Populism has taken center stage in discussions of contemporary politics. This Article details a judicial populism that resonates with political populism’s tropes, mirrors its traits, and enables its practices. Like political populism, judicial populism insists there are clear, correct answers to complex, debatable problems, treating reasonable disagreement as illegitimate. It disparages the institutions that mediate divergent interests in a republican democracy, claiming special access to the law’s clear objective meaning. And it imagines a pure, unified people locked in battle with a subversive elite.
While commentators have recognized political populism as fundamentally undemocratic, judicial populism has largely escaped recognition and even become entrenched in legal thought. We show how textualism, originalism, and unitary executive theory share political populism’s anti-pluralist, anti-institutional, Manichean tendencies. We elucidate judicial populism’s rhetorical tropes and stock stories, explaining how their frequently syllogistic format suggests indisputable truth even when their premises are faulty and conclusions unsupported. And we detail how judicial populism claims the mantle of the passive virtue tradition while undermining its aims.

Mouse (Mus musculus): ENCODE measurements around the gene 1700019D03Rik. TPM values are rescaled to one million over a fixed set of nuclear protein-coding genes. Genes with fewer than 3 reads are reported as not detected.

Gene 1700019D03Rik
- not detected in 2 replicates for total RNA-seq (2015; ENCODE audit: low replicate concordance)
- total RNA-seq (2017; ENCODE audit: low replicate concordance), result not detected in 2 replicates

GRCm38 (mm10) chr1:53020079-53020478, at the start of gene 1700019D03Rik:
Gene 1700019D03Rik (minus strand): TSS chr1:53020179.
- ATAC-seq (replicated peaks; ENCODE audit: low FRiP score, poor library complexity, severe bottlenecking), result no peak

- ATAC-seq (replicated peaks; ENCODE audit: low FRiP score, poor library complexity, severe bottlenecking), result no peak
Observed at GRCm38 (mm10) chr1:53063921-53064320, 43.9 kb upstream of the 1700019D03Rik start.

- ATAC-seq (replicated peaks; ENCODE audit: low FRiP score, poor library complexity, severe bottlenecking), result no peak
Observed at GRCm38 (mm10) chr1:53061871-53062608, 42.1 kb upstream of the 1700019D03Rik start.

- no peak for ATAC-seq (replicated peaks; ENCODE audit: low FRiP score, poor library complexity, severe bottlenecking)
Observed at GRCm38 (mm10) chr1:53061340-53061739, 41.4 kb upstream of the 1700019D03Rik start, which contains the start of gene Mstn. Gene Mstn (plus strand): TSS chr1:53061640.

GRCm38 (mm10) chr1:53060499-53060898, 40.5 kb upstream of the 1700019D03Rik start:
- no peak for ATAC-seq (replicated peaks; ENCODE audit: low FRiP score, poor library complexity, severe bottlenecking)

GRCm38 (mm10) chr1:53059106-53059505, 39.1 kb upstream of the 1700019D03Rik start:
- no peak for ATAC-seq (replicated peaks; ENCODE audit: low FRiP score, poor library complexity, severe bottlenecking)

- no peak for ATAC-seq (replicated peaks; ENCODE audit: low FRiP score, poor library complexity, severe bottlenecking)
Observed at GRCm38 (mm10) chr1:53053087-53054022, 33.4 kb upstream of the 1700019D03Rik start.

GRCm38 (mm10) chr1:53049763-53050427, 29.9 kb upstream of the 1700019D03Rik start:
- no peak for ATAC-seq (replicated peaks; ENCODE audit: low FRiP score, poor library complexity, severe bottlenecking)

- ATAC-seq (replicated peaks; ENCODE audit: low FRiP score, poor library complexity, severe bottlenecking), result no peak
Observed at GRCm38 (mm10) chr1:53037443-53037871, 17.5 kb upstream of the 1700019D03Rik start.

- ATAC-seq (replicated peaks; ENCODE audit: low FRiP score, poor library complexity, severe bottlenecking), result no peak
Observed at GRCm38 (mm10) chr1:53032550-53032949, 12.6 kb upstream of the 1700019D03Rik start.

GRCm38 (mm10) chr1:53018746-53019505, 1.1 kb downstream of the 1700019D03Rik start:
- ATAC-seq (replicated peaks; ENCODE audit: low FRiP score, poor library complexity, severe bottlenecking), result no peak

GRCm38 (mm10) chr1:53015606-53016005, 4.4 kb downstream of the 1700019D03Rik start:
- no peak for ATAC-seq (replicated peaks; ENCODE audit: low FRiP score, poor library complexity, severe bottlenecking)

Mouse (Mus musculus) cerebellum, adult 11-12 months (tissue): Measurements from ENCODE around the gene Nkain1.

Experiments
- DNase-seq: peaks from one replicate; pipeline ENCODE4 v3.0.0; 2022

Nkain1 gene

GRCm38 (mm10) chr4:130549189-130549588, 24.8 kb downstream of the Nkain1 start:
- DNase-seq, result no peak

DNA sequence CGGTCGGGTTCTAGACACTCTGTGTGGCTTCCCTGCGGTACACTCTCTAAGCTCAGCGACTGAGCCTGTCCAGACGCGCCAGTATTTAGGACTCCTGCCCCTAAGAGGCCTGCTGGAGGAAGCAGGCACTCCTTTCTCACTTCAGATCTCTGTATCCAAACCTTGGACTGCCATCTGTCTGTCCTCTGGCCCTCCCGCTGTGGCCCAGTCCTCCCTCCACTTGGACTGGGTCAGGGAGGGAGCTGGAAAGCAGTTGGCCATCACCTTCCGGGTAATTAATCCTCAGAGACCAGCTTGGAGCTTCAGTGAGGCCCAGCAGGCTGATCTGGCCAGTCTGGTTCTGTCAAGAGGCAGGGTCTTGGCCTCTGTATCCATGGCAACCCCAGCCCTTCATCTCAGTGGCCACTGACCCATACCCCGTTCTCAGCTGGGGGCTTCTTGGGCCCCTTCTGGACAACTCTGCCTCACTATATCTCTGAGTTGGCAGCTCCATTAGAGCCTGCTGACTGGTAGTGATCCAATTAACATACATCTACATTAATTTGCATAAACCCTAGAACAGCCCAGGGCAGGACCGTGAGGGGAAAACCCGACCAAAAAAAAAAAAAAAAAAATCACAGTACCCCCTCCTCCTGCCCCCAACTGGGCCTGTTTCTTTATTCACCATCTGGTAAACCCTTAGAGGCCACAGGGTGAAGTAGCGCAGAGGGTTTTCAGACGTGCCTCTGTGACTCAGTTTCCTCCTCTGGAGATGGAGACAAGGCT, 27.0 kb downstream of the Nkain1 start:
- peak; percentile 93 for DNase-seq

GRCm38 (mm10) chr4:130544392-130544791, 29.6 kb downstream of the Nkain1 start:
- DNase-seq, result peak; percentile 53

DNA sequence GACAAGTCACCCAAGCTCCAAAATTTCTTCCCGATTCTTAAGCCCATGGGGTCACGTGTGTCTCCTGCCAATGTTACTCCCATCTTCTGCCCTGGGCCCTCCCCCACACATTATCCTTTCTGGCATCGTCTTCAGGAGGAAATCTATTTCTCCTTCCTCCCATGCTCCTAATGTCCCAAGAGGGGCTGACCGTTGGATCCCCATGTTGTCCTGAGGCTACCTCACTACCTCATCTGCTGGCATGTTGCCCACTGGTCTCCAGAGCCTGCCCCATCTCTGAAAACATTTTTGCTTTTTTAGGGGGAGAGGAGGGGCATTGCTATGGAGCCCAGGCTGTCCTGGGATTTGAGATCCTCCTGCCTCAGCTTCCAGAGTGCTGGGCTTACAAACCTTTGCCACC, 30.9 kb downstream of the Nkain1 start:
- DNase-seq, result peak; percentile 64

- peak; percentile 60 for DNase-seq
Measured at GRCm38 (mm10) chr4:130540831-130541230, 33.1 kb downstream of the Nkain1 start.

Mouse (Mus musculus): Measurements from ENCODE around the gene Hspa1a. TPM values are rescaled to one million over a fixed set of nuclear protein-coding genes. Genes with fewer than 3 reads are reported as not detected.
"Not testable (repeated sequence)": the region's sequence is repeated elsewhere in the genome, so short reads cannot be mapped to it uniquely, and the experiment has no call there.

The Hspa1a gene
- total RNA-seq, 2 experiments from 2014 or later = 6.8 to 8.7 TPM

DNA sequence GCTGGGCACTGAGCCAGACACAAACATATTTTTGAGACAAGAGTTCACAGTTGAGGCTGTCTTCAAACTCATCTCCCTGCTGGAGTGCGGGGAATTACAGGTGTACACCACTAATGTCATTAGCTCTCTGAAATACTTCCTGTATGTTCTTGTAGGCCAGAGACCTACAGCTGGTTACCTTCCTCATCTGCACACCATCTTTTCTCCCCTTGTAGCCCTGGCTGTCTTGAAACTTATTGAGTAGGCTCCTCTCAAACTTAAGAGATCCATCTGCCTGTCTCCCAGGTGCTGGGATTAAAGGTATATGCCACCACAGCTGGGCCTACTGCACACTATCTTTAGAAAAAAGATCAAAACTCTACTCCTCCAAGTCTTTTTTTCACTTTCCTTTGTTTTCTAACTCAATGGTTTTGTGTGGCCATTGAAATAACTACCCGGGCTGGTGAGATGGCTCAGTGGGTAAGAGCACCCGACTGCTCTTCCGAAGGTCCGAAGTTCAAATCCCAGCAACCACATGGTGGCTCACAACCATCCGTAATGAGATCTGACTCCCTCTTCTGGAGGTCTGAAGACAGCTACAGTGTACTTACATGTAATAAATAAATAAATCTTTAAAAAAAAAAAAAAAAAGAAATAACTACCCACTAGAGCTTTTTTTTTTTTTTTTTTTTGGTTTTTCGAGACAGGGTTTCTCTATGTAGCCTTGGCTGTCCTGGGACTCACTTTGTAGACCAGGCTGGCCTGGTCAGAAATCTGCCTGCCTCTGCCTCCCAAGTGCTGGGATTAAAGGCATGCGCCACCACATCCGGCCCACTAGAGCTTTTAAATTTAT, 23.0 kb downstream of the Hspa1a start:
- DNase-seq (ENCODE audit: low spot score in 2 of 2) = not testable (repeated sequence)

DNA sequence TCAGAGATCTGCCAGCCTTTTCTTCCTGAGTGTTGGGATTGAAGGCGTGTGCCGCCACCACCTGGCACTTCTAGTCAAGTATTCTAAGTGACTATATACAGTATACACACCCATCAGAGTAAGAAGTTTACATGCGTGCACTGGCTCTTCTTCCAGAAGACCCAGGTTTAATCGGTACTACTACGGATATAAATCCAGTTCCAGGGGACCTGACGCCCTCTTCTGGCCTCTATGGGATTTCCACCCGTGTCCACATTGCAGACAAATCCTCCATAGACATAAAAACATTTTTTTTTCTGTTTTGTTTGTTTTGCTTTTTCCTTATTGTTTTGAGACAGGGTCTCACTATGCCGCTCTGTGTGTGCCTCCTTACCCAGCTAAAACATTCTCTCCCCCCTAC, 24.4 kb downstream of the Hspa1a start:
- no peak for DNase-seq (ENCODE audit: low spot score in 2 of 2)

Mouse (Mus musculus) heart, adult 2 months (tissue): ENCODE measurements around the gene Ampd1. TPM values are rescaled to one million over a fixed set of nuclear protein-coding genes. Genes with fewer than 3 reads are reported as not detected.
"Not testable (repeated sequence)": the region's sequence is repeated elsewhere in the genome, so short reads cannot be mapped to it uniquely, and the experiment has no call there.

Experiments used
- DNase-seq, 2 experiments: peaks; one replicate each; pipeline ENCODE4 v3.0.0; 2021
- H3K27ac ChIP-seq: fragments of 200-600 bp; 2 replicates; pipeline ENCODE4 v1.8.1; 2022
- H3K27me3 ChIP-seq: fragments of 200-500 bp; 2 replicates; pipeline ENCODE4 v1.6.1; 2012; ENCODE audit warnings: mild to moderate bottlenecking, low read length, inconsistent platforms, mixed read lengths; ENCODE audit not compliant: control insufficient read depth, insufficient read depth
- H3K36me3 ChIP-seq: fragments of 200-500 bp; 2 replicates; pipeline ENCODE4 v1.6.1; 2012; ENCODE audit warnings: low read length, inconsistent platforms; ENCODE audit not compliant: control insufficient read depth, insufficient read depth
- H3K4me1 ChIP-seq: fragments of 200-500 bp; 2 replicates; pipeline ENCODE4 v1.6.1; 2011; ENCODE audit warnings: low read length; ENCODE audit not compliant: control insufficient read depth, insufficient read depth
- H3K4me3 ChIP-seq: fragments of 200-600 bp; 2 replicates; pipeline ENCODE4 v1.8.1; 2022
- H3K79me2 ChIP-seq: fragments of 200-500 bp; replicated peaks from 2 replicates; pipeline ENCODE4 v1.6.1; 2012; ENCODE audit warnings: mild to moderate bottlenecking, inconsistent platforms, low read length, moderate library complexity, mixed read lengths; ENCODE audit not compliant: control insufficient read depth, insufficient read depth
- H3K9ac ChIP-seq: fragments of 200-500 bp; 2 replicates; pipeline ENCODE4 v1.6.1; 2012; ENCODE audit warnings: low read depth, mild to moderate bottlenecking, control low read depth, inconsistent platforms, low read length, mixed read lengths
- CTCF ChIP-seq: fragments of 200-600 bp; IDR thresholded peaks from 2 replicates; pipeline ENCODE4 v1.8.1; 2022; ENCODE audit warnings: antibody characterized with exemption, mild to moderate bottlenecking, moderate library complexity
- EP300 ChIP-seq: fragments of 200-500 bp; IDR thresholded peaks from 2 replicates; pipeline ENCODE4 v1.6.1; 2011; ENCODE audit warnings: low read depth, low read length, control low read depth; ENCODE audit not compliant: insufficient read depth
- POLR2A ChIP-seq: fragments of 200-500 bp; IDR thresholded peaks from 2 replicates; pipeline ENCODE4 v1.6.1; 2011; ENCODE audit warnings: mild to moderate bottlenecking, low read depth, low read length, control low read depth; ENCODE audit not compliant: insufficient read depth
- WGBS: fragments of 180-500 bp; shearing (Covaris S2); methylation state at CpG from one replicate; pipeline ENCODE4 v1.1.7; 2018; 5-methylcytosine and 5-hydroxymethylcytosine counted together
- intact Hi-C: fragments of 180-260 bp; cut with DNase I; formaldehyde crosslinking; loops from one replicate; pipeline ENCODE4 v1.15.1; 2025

Judicial populism’s rhetorical success has put proponents of other approaches on the defensive. Revealing its inner workings, we argue for the opposite result. Judicial populist rhetoric contradicts and undermines the commitments of republican democracy—a presumed pluralism of views and interests mediated through institutions that allow for ongoing negotiation about both means and ends among people who both compete and collaborate. Rather than ceding judicial populism the moral high ground, we should pursue a legal theory fit for a republican democracy. We end by outlining what such democratic judging entails.